Various Palace Of The Winds

Various Palace Of The Winds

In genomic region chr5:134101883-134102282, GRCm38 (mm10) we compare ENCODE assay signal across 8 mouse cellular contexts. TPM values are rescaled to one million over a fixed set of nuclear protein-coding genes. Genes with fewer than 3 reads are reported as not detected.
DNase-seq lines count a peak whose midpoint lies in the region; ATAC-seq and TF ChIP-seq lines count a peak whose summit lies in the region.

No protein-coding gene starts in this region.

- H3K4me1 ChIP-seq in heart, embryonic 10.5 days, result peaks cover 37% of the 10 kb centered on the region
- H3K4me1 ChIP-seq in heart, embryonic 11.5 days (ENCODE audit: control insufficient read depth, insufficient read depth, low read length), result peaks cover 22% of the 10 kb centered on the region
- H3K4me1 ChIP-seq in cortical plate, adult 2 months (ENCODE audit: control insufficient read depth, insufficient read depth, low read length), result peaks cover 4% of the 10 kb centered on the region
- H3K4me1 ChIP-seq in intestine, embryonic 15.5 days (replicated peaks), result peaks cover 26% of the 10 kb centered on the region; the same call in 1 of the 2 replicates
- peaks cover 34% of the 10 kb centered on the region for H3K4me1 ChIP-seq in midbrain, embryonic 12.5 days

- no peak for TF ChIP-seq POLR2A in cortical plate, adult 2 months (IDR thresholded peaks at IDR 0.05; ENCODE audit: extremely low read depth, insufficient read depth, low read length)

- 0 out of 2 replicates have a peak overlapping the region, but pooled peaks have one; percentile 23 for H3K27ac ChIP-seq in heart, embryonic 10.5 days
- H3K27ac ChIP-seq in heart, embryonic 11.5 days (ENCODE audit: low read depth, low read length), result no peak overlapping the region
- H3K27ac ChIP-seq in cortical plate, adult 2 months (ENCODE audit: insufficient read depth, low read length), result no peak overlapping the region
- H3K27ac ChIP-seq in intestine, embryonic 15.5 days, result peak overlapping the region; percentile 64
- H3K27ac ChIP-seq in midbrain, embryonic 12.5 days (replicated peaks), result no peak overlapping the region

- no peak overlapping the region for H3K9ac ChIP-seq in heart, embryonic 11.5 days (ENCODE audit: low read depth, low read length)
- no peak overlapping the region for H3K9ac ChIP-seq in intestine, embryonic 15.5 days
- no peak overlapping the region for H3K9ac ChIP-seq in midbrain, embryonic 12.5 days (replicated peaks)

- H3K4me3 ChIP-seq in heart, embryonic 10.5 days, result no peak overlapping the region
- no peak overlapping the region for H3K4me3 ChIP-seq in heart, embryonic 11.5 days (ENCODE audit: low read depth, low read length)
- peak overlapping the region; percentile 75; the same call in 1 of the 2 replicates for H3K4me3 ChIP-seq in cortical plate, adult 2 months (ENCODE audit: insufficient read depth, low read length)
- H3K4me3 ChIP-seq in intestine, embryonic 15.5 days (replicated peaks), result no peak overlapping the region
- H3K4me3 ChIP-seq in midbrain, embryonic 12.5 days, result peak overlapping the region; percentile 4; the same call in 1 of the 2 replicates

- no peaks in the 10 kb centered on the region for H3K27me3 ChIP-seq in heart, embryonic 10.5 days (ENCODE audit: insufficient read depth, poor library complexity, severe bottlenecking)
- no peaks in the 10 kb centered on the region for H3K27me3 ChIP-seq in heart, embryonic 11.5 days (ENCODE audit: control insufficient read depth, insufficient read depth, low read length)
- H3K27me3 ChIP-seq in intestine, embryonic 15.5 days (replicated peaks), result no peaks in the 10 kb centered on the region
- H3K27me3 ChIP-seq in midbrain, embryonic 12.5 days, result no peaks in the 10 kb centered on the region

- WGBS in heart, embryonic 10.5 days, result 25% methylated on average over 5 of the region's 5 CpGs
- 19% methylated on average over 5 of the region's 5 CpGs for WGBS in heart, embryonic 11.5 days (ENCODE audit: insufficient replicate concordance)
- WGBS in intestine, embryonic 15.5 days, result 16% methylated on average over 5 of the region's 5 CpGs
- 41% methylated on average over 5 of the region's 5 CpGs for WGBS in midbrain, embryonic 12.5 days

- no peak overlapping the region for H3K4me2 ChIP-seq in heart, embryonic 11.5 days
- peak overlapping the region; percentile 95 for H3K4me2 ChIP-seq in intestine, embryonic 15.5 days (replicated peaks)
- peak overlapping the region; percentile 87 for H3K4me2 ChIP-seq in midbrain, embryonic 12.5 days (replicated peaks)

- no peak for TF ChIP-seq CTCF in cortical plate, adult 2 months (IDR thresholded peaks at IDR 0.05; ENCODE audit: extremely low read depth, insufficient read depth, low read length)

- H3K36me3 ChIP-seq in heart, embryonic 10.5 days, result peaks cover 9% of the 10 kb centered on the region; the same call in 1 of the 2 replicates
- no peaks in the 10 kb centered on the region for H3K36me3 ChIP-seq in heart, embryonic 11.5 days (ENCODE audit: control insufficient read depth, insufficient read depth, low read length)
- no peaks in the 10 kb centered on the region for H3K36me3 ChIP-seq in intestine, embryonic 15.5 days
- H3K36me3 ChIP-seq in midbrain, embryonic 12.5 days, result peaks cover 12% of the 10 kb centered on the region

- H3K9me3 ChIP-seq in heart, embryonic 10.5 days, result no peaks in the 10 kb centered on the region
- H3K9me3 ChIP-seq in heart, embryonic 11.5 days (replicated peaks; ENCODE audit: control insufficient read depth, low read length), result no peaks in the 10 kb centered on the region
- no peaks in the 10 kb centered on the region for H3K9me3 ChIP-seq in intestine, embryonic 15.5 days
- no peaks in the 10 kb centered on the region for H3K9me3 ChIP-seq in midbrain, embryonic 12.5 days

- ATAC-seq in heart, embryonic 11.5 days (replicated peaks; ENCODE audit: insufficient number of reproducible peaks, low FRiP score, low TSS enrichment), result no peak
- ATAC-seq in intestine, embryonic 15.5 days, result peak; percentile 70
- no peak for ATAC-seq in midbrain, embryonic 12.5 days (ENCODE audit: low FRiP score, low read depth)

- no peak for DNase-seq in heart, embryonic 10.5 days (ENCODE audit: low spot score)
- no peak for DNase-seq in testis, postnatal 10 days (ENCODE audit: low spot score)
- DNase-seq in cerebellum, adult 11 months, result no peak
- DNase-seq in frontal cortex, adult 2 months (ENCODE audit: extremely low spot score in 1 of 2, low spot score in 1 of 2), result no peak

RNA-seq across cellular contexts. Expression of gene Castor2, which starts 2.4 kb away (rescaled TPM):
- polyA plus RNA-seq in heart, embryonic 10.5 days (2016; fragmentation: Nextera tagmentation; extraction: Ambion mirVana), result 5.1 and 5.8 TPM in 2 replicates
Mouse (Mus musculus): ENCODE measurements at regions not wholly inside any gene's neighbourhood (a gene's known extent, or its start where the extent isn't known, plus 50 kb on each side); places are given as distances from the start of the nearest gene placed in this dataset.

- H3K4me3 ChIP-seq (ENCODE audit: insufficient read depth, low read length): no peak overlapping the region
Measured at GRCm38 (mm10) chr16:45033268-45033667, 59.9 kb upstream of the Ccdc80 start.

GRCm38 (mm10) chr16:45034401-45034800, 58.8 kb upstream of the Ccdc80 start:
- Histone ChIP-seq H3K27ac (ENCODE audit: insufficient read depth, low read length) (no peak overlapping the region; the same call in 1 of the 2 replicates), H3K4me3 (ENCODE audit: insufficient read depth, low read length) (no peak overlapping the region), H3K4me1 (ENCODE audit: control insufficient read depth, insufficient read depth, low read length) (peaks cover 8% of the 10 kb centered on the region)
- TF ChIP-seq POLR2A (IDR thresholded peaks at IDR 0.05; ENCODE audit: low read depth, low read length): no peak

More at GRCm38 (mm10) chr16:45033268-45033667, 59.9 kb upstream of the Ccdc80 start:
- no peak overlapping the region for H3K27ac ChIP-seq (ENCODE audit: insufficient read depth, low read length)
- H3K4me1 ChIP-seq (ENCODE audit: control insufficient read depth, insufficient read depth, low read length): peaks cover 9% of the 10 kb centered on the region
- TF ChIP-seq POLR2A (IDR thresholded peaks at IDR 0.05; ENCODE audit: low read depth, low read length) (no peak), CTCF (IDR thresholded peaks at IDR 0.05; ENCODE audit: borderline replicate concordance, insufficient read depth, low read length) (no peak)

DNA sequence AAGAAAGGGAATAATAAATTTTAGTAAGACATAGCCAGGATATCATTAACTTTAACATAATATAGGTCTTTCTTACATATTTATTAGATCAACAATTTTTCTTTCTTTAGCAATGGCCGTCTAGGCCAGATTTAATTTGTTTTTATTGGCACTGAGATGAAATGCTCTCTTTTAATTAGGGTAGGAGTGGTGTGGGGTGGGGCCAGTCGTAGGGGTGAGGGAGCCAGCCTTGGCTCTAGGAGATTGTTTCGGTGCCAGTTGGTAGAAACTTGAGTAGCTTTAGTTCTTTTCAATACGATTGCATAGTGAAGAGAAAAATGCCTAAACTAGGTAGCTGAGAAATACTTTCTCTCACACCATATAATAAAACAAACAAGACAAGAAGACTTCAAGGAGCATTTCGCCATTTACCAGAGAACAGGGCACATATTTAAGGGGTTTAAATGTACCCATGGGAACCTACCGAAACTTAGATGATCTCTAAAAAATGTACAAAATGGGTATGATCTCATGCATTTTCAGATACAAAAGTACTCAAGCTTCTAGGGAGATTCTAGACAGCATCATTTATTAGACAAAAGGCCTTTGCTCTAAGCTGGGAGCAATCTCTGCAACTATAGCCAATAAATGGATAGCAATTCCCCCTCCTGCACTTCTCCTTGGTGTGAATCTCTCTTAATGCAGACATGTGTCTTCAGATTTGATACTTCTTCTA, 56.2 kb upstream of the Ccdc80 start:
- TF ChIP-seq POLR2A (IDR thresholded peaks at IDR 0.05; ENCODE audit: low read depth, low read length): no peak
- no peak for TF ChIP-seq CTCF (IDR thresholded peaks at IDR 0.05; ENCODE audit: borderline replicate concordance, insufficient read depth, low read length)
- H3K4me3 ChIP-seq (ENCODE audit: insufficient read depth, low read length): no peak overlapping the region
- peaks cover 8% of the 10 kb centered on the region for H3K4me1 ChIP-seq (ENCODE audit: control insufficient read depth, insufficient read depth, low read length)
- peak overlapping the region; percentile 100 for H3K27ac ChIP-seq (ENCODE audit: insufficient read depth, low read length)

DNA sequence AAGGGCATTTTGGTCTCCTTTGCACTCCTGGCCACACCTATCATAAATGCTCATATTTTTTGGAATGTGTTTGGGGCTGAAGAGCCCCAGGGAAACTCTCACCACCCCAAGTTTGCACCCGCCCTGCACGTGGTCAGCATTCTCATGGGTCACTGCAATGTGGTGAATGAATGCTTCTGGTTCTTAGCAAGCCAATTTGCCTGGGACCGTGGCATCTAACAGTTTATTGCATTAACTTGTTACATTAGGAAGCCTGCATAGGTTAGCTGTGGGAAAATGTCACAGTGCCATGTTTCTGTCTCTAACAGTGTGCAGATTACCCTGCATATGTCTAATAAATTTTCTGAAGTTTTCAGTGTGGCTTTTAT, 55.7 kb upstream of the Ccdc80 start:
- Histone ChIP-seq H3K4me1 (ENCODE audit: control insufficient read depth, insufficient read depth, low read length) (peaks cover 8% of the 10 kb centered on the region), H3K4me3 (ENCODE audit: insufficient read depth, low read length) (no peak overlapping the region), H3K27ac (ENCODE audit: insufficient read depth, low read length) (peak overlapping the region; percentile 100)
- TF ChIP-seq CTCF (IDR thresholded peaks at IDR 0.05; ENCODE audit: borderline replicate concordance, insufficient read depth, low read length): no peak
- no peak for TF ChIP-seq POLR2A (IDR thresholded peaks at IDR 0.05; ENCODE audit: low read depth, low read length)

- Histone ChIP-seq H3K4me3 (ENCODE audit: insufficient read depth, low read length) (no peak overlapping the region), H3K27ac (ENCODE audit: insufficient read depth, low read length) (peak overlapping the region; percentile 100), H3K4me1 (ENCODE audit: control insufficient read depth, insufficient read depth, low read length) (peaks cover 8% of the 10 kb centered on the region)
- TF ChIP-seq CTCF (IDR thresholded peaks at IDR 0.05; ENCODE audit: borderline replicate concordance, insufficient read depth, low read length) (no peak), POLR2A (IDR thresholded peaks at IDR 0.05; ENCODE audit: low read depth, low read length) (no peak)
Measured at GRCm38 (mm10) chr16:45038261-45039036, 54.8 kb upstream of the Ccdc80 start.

Showcasing several unique bands from the Western Sahara, Morocco and Mauritania, Palace of the Winds is a new film from revisionist field-recordists Sublime Frequencies. As with the Seattle imprint's other DVD output, those expecting a documentary full of anthropological findings will be disappointed, or at least confused. Here you are confronted by a wide-eyed barrage of beautifully intense images: urban scenes, vacant desert landscapes and, most importantly, footage of riveting live music. Like Congo's Konono No. 1's approach, each of the bands here play a hotwired brand of traditional music. Group Doueh (whose full-length is also out on the label) are captured in a candid performance — seated on some couches. Leader Doueh's searing fretwork (inspired by Hendrix but evocative of Neil Young's ragged glory) is set against richly ornamented and interwoven vocals. Group Marwani, filmed with their shadows looming large on the walls around them, offer some insidiously (accidental?) psychedelic sounds — soulful vocals are shot through echoes while the guitarist generously applies this region's effect of choice: phaser. The total experience, disjointed and difficult to describe, adds up to one of the best Sublime Frequencies releases yet. Its vibrant take on field recording is also a refreshing shift away from an approach that can risk casting musicians as mere specimens. (Sublime Frequencies)